Thursday, February 10, 2005

Can an Independent Scholar Get Published?

Jim Ryan of Philosoblog (defunct but content-rich) and of The Conservative Philosopher e-mails:

Your Independent Philosopher site is interesting. Keep me posted, sign me up, etc. I see that you published articles after retirement. I have a textbook manuscript I'd like to publish, but I figured publishers wouldn't be interested since I have no institution. What do you think?

BV: One of the things I considered carefully before resigning my tenured position was whether resigning would make it difficult to publish in reputable outlets. The world runs on appearances, people judge by them, and to do so is not entirely irrational. But I figured that there are enough decent people out there willing to judge my work on its merits to make the risk worth running. My experience has borne out my judgment.

Since quitting in the Spring of 1991, I have published about 35 articles and reviews and a book.
The journals in which I have published since '91 include the top analytic journals Nous and Analysis as well as a number of mid-range journals including all of the main philosophy of religion journals (Religious Studies, International Journal of the Philosophy of Religion, Faith and Philosophy, Philosophia Christi), as well as some other good journals like Ratio, Philo, Modern Schoolman, and International Philosophical Quarterly.

Of course, certain narrow-minded and status-obsessed individuals will not consider some of the above to be good journals. But no decent maverick philosopher would have any truck with the judgments of such people. There is a good elitism and a bad elitism, and that is the latter. I find it astonishing that there are people who wouldn't be caught dead reading a journal like IPQ or MS any more than they would be caught dead shopping in the wrong stores. Such bigotry! And many of the people who hold these views call themselves liberals. I thought 'liberal' had something to do with toleration and openmindedness.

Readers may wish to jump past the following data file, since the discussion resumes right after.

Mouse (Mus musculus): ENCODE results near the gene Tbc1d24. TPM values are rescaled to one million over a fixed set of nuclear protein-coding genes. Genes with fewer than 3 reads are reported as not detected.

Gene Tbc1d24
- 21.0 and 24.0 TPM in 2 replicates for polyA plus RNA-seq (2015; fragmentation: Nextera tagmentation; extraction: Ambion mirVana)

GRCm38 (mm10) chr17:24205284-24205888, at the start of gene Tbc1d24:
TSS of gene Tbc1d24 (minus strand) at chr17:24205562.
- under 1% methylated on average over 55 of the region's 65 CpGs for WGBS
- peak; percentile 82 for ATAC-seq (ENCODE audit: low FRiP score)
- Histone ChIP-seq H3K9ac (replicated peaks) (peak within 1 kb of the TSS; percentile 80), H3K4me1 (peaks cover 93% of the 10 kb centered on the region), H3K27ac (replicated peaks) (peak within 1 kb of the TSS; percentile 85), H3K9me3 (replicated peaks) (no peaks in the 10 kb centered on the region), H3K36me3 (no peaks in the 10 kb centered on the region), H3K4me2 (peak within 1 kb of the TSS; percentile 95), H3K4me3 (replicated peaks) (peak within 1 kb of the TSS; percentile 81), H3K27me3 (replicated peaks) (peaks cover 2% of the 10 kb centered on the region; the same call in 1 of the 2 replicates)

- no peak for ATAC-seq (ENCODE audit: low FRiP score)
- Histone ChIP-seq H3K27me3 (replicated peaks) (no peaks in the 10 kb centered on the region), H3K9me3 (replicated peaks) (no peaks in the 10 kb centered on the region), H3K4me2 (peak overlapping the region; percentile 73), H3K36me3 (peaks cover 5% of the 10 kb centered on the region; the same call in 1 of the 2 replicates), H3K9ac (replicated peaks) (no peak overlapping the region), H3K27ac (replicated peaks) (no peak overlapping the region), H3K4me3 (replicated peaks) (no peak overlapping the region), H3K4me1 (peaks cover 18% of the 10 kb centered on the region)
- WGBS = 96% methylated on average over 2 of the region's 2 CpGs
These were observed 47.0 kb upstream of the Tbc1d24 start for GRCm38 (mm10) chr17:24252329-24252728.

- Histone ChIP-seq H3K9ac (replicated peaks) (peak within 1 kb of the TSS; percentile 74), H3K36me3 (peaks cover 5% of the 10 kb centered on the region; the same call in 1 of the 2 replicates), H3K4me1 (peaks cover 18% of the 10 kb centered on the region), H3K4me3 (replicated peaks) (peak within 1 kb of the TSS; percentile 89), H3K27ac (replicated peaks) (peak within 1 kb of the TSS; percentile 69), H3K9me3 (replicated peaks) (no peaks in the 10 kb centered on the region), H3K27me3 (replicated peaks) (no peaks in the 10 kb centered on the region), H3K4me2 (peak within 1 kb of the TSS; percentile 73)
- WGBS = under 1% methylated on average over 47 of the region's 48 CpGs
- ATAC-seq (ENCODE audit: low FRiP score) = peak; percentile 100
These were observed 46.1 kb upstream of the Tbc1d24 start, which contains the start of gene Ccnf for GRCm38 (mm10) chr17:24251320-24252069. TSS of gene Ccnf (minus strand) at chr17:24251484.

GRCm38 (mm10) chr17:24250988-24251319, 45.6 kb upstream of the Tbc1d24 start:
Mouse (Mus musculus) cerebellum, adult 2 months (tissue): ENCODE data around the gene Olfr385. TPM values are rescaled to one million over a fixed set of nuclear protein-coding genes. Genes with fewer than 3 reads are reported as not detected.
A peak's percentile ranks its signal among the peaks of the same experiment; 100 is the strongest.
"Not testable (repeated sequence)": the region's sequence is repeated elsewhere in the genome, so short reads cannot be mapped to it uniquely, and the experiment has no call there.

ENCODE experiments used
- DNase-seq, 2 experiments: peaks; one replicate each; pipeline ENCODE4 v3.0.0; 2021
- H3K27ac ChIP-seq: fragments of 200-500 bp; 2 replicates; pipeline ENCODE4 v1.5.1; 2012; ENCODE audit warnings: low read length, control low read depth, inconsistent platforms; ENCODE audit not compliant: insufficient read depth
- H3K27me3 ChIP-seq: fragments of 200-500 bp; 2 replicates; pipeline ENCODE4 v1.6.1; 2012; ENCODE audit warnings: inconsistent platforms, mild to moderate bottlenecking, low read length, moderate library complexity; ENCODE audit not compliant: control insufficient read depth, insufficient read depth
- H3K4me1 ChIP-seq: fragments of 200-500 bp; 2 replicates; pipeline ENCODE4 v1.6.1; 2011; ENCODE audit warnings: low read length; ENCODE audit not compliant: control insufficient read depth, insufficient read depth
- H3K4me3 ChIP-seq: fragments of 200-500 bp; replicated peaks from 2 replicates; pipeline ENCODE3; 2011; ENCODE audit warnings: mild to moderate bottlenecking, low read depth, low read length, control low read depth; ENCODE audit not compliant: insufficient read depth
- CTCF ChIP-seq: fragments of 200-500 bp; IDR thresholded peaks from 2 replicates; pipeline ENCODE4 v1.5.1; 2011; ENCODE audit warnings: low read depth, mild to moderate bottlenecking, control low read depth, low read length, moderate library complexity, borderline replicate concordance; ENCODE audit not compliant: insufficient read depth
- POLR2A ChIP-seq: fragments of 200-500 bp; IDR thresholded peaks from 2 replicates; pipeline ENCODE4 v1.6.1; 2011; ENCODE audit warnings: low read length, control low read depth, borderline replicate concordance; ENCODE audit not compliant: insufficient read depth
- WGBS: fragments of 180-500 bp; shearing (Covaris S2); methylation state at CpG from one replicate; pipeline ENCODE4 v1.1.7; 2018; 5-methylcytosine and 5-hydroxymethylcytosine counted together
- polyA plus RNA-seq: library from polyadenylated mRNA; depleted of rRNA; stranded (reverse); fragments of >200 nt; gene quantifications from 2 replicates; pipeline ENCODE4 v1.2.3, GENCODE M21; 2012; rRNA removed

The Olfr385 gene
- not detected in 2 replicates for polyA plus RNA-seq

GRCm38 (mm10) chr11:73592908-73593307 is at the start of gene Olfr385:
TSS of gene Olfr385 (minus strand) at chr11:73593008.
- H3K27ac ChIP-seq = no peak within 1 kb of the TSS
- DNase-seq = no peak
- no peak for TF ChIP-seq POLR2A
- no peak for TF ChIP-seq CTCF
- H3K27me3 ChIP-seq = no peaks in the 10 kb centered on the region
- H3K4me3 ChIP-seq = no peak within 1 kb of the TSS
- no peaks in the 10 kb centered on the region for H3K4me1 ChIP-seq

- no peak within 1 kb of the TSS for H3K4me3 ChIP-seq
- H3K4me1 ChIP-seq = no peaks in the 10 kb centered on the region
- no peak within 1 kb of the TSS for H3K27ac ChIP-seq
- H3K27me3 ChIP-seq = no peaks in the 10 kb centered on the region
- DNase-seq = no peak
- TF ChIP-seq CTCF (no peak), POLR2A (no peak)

I published my book in Kluwer's Philosophical Studies series edited by Keith Lehrer. I just sent it to them, they accepted it after some revisions, and I decided to be done with the matter. I don't cultivate contacts and connections, so I figured there would be no point in trying to get it into a really prestigious press. Plus, I'm lazy when it comes to mundane activities like mailing manuscripts.

I would suggest that you submit your manuscript. But first put it into the best possible form and explain in your cover letter what your credentials are. You owe it to yourself to submit it even if it is not accepted. A book that is released into the world is a great joy. Of course, with a textbook somewhat different rules are in play.

But if the question is put generally: Can an independent philosopher get published? then I am living proof that it is possible.

I am convinced that the main factor when it comes to having work accepted is the quality of the work, and not institutional affiliation or lack thereof. There are exceptions to this, of course, but the main thing is to write something good. There are all too many whiners out there (sometimes they show up in the Letters to the Editor of the APA Proceedings) who think they are being unfairly discriminated against when the plain truth is that they are submitting crap.